By Saloni Mathur:
Dana Chungi, a place in the outskirts of Patiala, is occupied with the migrants of Rampur District of Uttar Pradesh. Houses built by the abandoned plastics and decorated from the scavenged material, the place seems like another city. Gauri, a five year old girl, barefooted, sun burnt skin, dirty unkempt hair, with a similar looking baby clinging to her chest, rickety legs and sunken eyes. In her tender eyes, I could see the future of India which as of now seems to be in an impoverished and malnourished state. Dirty, naked children would play outside their dark, gloomy ‘homes’. The homes are run mainly through male ragpickers who would leave their place early morning to earn money. Having asked, how much would they earn and do they bring food at the end of the day, I got a reply that they would come back late night, drunk heavily and would beat their wives.
Seven month old Neha who could hardly open her hollow eyes, underweight, stunned growth, almost invisible body, weighing not more than 4 kgs, running nose, is not the daughter of one family but mostly all families have one Neha among them in this area. A 45 year old lady who resides in a small dark house had nine children, two of them died at the age of three. An one and a half month baby weighing not more than 2 kgs having tanned body, with mosquito bites all over her body.
Having asked if any government doctor visits the place, the answer was completely negative. No clinic of any private or public doctor is available nearby that place. The people complaint there is a doctor which resides in ‘Mathura Colony’ which is far away from their place and they did not feel necessary to visit him as they have to walk down since they can’t afford any vehicle. Children with marasmus could be found in every other family. Rickets legs, brown hair are the only common feature which could be found in every other children. Their parents manage to arrange some food for their children but they do not know what and how much should their children eat. Childhood is the time for children to be in school and at play, to grow strong and confident with the love and encouragement of their family and an extended community of caring adults. It is a precious time in which children should live free from fear, safe from violence and protected from abuse and exploitation. As such, childhood means much more than space or time between the birth and attaining adulthood.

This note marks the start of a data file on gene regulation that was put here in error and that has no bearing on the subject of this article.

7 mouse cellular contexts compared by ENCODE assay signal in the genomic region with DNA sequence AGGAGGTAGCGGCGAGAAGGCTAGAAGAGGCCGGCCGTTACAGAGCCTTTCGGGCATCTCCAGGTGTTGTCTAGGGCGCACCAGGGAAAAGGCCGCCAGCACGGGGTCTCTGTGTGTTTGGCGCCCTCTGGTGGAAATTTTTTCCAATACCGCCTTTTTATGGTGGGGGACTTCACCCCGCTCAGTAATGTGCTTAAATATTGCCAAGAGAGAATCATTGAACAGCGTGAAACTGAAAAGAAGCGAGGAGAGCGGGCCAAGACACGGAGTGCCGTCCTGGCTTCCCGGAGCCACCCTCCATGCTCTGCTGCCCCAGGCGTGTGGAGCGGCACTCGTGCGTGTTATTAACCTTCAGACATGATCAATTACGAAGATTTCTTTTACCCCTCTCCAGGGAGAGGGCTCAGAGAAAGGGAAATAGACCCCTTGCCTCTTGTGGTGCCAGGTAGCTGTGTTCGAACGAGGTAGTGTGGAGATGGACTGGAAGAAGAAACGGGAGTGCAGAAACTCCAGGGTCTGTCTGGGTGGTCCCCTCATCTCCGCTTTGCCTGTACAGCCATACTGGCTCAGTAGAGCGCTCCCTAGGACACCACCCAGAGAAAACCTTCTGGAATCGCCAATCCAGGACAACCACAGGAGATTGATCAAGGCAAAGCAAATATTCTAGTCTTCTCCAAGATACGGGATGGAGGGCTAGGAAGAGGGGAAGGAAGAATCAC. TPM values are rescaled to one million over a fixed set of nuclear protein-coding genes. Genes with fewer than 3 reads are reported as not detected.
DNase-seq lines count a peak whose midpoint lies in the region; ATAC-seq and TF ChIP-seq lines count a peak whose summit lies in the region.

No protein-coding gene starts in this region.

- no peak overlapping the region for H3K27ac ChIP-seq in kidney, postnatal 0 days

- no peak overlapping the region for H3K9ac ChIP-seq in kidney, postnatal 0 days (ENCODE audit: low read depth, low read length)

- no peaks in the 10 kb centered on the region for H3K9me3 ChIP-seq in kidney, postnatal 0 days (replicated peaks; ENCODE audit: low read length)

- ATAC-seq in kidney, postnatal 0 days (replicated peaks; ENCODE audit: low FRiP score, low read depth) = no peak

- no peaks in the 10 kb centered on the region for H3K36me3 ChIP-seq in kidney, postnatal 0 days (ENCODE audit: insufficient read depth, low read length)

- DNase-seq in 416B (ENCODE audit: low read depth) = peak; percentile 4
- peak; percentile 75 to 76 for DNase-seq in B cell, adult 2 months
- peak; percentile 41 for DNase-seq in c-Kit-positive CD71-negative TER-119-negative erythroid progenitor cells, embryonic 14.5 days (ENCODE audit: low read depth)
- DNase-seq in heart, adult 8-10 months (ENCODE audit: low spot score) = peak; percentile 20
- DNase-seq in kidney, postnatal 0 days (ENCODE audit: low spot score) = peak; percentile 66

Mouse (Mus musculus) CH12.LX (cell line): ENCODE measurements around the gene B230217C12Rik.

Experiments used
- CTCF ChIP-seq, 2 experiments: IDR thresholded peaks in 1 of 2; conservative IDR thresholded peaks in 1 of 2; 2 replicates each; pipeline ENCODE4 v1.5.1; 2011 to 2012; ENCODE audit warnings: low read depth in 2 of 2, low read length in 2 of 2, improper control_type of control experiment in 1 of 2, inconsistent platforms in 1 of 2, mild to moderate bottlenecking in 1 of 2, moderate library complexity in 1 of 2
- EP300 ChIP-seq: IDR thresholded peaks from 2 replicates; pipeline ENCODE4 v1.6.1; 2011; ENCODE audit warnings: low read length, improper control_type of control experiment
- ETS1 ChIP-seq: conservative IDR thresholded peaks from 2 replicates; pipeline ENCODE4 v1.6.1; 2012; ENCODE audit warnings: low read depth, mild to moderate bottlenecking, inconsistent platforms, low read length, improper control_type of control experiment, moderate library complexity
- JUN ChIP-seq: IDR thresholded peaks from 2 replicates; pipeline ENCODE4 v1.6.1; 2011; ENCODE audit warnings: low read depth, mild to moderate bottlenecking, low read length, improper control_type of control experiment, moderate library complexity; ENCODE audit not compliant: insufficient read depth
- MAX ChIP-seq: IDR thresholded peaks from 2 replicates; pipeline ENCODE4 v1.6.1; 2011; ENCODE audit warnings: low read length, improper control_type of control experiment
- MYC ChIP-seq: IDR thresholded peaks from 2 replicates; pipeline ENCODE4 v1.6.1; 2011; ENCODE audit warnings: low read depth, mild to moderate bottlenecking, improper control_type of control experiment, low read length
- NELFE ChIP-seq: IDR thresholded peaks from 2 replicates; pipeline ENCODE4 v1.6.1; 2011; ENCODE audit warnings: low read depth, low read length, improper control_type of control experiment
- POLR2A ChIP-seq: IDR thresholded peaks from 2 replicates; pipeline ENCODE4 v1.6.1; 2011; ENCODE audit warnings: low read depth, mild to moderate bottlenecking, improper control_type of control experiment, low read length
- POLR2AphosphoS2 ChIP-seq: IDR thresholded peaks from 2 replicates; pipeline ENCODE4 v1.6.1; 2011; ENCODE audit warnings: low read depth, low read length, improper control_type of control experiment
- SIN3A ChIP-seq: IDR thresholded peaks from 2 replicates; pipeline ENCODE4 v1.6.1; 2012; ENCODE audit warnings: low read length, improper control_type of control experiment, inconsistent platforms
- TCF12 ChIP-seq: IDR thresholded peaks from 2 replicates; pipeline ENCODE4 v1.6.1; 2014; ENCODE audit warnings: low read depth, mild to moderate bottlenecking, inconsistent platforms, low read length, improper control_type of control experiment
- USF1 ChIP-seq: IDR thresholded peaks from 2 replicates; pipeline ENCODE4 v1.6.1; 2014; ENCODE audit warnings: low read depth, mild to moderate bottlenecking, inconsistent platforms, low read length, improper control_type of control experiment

Despite of all legal approaches which our state has formulated ranging from Part III and IV of the Indian constitution be it Article 15(3),39(e), a bill on National Food Securities, a demand for Food Entitlements Act to Millennium development goals, Conventions on rights of a child, 1989 to Alma Ata Declaration, 1978, we still rank 66 among 88 countries as per the 2008 global Index. Infant mortality in India is as high as 63 deaths per 1,000 live births. Each year, around 4 million children die within the first 28 days of life — the newborn (neo-natal) period. In India, this number is estimated to be about one million, which means a quarter of all neo-natal deaths in the world occur in India. One of the cost effective and feasible interventions to improve the situation includes initiating breastfeeding within one hour of birth. About 38 per cent of children in the developing countries are initiated to breastfeeding within one hour of birth. In India 23 per cent of children are initiated with breastfeeding within one hour of birth.
Is this the future of future of India? Is this going to continue and remain the same? I guess, yes, if our law makers and the persons responsible for its implemetion remain silent and saying ‘kya laren yeh hi bharat ki sachchai hai’. I through this article propose a call for a change which our so called ‘well wishers’ have promised to make, to make our law functional so that these innocent lives have bright future.
Recommended reading: India Second In Children Suffering From Malnutrition: What Is Being Done?
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